|The Health Record Review
by Jeff Rowe, Editor
Posted on Mon, Oct 22, 2012 - 12:18 pm
This feels like a line straight out of Brave New World.
“One of the many miracles that the smartphone has delivered is an entirely new kind of patient.”
Cool. No longer responsible for what once might have been called “moral agency”, individuals can now allow themselves to be “delivered” by technological developments.
OK, we’re going a bit extreme on what is just one line. After all, we’d have little objection had the writer, an executive at Kaiser Permanente, used “enabled” instead of “delivered.”
That said, though, in among the interesting questions related to how mobile health technology is giving rise to new questions concerning, among other things, data access and security, there are some assumptions which seem a bit sweeping, to say the least.
For one thing, the writer has created a new category of, well, human being: The Empowered Patient. To our ears, this smacks a little of the collectivist terminology that marked much of the early 20th century in certain parts of the world, and it may be we’re reacting that way because of the emphasis on defining what that new human being looks like.
“The Empowered Patient is an active manager of his or her health. Once, the Empowered Patient connected with their doctor and managed their health online. Now, with a smartphone in hand, they use mobile apps to connect anytime, anywhere. But these activities seem almost traditional compared with what is to come.”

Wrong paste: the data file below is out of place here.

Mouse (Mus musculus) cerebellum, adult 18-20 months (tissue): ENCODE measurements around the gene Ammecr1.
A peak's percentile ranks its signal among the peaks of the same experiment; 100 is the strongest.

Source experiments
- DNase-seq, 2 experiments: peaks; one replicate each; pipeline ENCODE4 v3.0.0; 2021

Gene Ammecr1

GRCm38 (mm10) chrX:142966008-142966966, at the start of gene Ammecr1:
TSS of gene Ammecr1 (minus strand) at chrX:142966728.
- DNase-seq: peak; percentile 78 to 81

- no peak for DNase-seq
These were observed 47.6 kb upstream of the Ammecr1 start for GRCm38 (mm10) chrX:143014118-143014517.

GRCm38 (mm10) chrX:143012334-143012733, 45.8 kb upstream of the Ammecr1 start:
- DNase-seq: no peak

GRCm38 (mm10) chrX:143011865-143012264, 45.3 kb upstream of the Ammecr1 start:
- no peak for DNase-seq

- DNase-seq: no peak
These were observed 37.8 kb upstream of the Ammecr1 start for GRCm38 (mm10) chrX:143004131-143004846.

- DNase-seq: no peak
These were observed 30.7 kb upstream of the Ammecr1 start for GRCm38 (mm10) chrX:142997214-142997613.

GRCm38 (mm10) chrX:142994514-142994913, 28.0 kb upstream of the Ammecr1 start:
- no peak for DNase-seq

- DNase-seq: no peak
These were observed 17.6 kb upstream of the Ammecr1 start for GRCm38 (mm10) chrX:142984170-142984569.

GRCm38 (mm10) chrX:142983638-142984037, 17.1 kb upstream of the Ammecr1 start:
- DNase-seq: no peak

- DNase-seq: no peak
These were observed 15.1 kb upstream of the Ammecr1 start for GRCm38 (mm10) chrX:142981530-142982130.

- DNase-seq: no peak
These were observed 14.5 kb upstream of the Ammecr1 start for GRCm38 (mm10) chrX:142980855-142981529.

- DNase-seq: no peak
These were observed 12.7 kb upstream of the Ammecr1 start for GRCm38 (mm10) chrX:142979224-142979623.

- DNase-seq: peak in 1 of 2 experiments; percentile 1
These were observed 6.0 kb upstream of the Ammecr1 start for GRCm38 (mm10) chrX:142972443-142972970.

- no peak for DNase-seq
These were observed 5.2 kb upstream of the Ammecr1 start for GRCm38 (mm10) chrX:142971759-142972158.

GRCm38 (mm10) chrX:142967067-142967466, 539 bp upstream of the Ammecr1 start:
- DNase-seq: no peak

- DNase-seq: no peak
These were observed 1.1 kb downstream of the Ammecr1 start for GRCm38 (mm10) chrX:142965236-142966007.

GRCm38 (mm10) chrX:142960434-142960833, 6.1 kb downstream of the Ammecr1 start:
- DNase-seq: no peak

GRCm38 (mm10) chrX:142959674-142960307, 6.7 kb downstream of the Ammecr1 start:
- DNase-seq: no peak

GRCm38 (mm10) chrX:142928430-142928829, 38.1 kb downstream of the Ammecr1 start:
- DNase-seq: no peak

Can we do a headcount on these Empowered Patients, please? Label aside, this stakeholder is not alone in foreseeing a future in which, apparently, the primary daily activity for most of us will be updating our vital signs. But how realistic is that? More importantly, what kind of society will we be if concern for health in a general sense becomes an obsession on a widespread individual level?
“As we look to the future,” he says near the end, “the definition of ‘health’ information becomes much broader. It encompasses our physiological health, the genetics that we inherit, the environment we live in, and the social circles that we interact with. The perfect system needs to capture markers from each of these, correlate them, mine meaningful information and then share that data with the patient in a consumable form.”
Read the piece and then help us with this question: What are the real-world implications of such an expansive definition of “health information?”
Photo courtesy of Vectorportal via Creative Commons